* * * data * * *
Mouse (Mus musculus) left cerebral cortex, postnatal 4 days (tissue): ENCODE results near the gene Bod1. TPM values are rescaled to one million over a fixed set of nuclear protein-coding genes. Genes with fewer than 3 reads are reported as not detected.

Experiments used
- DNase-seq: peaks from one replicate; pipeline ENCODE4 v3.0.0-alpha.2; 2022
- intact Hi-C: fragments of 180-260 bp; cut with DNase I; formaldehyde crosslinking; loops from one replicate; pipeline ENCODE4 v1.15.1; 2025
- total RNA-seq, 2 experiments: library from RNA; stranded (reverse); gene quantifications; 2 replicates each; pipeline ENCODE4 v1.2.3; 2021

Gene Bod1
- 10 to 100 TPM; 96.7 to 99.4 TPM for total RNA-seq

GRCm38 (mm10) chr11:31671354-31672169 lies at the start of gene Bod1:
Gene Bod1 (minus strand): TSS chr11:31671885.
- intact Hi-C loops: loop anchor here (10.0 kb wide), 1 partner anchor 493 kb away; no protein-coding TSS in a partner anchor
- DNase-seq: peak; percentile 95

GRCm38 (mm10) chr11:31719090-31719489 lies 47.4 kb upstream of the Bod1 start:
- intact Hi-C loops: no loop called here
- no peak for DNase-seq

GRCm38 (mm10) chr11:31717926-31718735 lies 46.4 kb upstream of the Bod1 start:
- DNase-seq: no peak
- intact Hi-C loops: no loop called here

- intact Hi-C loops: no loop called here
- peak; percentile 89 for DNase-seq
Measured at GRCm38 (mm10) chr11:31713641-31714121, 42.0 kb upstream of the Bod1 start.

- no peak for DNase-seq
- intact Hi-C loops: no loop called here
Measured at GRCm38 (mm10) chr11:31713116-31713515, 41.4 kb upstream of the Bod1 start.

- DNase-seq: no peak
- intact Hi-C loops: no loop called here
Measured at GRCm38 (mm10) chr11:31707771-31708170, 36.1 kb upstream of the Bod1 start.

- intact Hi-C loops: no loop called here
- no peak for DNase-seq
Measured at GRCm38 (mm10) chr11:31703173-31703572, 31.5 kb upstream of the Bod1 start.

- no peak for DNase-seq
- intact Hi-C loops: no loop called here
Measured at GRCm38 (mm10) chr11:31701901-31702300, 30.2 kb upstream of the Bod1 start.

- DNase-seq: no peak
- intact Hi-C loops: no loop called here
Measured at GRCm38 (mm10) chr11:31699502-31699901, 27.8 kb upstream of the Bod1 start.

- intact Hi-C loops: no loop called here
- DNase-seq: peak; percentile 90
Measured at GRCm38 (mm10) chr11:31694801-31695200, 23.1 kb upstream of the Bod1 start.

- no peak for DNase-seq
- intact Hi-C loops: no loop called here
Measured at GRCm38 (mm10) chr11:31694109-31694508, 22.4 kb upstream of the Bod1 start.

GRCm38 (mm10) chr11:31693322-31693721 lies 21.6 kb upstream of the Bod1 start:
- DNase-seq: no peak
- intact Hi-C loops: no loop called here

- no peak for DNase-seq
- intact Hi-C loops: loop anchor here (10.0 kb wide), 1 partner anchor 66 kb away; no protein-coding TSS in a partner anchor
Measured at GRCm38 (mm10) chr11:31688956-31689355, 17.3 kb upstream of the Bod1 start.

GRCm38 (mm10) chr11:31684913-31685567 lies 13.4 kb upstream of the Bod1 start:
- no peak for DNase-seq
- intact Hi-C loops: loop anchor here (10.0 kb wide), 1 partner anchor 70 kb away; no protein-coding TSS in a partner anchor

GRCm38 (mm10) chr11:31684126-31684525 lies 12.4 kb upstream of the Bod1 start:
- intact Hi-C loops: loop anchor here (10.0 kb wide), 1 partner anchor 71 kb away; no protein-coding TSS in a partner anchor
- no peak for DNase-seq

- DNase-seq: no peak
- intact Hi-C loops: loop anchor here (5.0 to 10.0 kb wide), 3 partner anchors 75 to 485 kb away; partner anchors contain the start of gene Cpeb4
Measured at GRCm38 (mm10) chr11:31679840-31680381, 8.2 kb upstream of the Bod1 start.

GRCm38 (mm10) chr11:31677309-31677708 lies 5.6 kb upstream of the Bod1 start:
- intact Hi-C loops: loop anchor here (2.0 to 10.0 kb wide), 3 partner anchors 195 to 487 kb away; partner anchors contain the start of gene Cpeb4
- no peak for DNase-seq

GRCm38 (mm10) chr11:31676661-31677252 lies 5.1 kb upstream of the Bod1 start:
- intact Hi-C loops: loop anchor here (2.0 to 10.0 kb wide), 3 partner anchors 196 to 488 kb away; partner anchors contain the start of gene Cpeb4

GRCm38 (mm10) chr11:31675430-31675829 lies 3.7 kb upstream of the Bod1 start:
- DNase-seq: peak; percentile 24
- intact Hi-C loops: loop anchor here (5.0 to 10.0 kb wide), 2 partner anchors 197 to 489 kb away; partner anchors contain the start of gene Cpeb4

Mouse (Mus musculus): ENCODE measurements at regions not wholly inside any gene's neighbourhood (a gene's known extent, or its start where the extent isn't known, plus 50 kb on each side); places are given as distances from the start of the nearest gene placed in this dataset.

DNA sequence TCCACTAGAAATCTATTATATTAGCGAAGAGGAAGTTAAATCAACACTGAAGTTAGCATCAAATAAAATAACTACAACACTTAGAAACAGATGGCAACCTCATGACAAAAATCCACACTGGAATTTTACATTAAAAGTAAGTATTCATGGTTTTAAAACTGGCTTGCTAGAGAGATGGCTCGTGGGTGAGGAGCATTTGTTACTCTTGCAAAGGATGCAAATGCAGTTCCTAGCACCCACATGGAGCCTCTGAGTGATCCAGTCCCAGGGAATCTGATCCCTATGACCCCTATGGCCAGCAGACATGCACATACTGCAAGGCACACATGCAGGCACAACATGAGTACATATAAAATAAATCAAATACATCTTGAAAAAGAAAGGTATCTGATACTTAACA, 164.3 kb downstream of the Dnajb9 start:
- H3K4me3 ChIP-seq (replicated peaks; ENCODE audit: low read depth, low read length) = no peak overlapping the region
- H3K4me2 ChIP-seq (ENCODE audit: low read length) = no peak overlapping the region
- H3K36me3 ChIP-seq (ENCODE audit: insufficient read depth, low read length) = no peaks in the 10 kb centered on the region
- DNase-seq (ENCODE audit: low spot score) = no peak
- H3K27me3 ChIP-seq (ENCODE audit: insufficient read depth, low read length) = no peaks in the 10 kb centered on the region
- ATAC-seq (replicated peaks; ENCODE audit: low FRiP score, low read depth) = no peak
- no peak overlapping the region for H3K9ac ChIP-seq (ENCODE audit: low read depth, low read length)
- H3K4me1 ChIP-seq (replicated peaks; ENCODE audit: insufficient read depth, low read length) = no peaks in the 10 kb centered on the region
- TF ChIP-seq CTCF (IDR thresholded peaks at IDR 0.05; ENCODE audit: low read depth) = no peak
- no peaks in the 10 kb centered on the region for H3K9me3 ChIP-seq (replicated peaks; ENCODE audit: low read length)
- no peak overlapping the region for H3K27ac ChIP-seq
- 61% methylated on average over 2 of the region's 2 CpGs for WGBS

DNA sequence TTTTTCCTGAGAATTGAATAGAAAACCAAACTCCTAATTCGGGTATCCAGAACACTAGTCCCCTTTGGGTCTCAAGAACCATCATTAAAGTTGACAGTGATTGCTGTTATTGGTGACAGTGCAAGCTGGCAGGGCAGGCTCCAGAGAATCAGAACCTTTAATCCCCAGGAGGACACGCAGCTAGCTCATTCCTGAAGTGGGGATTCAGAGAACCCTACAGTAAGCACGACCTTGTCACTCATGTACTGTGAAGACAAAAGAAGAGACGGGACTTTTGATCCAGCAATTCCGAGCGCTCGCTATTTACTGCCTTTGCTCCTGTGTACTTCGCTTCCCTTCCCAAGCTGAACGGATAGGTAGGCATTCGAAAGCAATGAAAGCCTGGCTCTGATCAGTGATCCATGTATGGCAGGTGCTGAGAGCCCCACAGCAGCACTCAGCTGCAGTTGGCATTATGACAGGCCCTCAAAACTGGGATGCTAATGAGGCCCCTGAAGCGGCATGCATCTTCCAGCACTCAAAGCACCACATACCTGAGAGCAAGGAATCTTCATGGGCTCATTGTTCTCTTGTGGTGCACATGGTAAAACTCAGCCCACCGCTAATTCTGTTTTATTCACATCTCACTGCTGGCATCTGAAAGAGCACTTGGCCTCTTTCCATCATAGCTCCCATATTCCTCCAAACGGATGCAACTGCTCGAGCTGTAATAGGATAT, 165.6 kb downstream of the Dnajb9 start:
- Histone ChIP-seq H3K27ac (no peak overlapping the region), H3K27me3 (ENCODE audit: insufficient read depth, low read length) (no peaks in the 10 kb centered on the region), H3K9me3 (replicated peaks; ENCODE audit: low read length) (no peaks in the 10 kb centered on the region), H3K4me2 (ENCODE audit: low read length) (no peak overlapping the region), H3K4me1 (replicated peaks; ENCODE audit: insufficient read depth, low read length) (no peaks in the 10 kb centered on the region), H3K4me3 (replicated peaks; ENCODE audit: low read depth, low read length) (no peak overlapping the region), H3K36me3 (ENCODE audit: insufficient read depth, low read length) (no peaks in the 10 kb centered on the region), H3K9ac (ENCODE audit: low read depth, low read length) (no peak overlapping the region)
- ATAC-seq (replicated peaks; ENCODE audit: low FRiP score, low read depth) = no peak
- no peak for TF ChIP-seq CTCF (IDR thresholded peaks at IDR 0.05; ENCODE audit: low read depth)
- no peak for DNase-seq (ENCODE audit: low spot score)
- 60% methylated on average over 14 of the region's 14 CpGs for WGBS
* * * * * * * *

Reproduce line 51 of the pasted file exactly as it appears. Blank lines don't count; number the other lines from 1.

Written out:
GRCm38 (mm10) chr11:31684126-31684525 lies 12.4 kb upstream of the Bod1 start: